the power of doing things just for fun

I recently watched a documentary called The Pleasure of Finding Things Out (1981) which focussed on the life of Richard Feynman, a physicist who has widely been called a scientific genius. I was delighted to hear him describe how valuable ‘doing things just for fun’ was to his work. He told of how, at a certain moment, he let go of trying to make his work ‘useful’ and started doing things ‘just for the fun of it’. It was then that the insights started to flow which eventually led him to winning the Nobel Prize.

His story resonates strongly with my own experiences practicing InterPlay – as InterPlay provides me with a forum where I can play with issues by simply following what feels like fun at the time. Even though we often play with issues from our life or work in an InterPlay session, there is no intention to solve anything, no intention to learn anything, and certainly no intention to do anything ‘useful’ – heaven forbid! Paradoxically, it is when I can let go of these types of intentions that I often achieve them the most easily.

Over time, I have learned that the intention to improve, solve or resolve is a heavy weight to bear and the expectation that you should have ‘achieved something’ by the end of a session can actually be a huge block to the arising of authentic and useful insights. I remember the day that I first came to this realisation and the smile that spread through my whole body as I thought through the implications: If this was true, I could achieve many of the things I want by just following what feels like fun to me. What a revolution!  I understood the InterPlay t-shirt slogan “life doesn’t have to be so hard” with more of a felt sense in that moment.

The pressure to achieve something useful can push us out of our play mode and into solution mode too soon. This can sometimes be counter productive as it can often take quite some time for us to see a deeper relevance to our play, as Richard Feynman described in the documentary. I would like to quote from him so that you can see in more detail what his process was like…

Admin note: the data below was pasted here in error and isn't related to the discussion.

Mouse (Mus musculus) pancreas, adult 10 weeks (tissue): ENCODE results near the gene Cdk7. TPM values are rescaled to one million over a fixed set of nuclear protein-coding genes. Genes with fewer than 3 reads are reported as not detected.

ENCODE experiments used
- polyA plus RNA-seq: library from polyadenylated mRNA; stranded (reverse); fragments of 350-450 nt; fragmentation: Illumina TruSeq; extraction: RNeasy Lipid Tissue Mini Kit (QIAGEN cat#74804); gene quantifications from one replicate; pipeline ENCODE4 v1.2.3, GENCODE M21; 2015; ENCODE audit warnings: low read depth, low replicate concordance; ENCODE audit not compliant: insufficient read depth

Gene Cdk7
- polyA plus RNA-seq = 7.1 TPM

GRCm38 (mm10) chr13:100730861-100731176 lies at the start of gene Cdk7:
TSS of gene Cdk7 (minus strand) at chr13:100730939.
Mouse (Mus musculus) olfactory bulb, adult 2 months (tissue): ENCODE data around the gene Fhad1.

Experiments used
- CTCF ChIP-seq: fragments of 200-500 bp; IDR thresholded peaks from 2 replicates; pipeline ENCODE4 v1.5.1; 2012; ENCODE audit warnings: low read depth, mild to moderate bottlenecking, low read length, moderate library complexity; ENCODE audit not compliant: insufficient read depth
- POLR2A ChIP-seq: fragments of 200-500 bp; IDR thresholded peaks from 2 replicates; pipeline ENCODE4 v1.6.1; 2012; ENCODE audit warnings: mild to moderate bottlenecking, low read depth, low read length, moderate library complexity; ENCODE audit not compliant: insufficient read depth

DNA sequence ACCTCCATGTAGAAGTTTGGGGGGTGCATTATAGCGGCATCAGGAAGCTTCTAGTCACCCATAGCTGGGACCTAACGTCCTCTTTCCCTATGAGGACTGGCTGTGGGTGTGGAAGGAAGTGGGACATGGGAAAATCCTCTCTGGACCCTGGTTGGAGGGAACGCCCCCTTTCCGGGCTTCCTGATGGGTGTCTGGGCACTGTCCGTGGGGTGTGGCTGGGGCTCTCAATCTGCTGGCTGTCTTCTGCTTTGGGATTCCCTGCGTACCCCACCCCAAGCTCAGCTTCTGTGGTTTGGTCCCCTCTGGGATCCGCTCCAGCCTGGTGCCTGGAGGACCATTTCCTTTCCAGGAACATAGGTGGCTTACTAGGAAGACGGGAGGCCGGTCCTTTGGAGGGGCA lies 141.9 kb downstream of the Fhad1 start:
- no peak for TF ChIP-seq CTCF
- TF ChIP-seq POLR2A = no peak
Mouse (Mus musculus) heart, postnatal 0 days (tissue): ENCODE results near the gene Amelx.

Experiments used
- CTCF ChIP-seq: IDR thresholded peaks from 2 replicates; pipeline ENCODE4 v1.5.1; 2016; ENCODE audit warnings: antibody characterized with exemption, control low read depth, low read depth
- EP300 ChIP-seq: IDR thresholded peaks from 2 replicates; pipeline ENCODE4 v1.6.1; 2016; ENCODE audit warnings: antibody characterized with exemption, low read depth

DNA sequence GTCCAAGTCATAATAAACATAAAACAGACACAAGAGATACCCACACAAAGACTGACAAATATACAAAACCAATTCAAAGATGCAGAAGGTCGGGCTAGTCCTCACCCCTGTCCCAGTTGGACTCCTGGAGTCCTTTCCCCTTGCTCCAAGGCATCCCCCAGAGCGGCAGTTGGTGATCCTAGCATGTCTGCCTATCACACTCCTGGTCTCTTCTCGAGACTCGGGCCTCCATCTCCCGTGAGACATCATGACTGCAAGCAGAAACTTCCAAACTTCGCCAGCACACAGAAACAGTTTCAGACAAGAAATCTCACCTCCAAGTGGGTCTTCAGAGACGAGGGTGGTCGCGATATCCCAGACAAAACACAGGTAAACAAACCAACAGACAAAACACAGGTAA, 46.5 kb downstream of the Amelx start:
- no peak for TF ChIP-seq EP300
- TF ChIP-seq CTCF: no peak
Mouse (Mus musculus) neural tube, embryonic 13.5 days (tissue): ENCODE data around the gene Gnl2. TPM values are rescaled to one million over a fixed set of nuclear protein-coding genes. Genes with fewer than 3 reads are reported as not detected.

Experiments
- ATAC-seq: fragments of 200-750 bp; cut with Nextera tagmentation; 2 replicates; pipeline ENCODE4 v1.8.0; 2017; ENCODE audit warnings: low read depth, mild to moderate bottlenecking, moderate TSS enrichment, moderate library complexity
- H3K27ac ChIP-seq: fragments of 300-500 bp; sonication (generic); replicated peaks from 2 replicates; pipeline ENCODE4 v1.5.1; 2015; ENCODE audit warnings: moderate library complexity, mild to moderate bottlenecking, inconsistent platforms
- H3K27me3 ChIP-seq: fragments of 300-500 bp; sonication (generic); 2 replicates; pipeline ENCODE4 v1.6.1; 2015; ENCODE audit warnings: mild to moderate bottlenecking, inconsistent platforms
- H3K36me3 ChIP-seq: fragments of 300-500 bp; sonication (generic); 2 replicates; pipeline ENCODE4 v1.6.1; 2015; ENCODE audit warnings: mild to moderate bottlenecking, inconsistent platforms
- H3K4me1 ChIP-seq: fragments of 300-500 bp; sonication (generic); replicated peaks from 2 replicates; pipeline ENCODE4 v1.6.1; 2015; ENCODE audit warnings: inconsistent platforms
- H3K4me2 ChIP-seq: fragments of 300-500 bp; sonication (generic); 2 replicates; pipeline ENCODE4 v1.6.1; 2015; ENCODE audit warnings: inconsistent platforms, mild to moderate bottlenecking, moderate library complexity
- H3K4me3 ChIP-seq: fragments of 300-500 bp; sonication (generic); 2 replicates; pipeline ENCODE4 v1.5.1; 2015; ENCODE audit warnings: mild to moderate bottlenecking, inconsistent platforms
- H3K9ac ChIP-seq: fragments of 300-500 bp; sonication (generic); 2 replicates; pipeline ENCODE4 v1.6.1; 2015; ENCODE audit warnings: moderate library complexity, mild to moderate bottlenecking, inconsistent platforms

“So I decided I’m going to do things only for the fun of it. And [just] that afternoon when I was eating lunch, some kid threw up a plate in the cafeteria, which has a blue medallion on the plate (the Cornell sign). And as he threw up the plate and it came down, it wobbled and the blue thing went around like this [makes turning movement with finger]. And I wondered… It seemed to me the blue thing went around faster than the wobble and I wondered what the relation was between the two. See, I was just playing, no importance at all! So I played around with the equations of motion of the rotating things and I found out that if the wobble is small, the blue thing goes around twice as fast as the wobble goes around.”

He goes on the explain how this ‘playing around’ with the dynamics of the plate wobble eventually led him back to quantum electrodynamics (his field of work). He started to see how this could be relevant to another problem he was working on relating to “the rotation of the spin of an electron”. He describes how he continued to play with the electron problem in this relaxed fashion and that it was “like taking the cork out of a bottle, everything just poured out, and I had (by the way) in a very short order worked out the things out for which I later won the Nobel Prize.”

In the beginning Feynman couldn’t see the connection between the spinning plate and the rotation of an electron, he even describes how he showed a colleague what he had found out about the dynamics of the spinning plate – introducing it to him as something “amusing”. When his colleague questioned what the use of this amusing information was Feynman said that he didn’t see any use in it and he was just doing it for fun. It wasn’t until later that he saw how this was relevant to another problem he was working on.

In my experience this happens quite often. When we switch of our analytical minds and spend some time just playing with things that we find engaging and fun, our subconscious doesn’t necessarily stop working on problems from other areas of our lives. I think this is especially relevant when the task I am working on is a creative one, where I am creating something new,  trying to solve a problem or trying to understand something. For a menial task like filling in my tax return, on the other hand, I guess I would have to admit: it is probably just avoidance tactics!

In this way, play can be so much more that just a distraction, it can allow your subconscious the space to do its own investigations. This may happen as you find yourself attracted to play that builds skills or knowledge relevant to issues in your life. Or, doing things for pleasure can also simply allow your intellectual focus to led go of the reigns for a little while so other processes in the background can take some more space. There are many stories about how it was when people stopped working on a problem and did something less mentally taxing, that this was the moment when when a flash of insight appeared.

So, the next time you are distracted from your work and start doing something that doesn’t seem related, push aside any guilty feeling that comes up and take some time to notice if anything about the distraction could be relevant to the task you were diverted from. Are you just avoiding the task, or are you actually still working on it in a different way which might yield something wonderful? If you have the time for it, let go of any intentions and simply allow yourself to follow the distraction for a while and see what happens…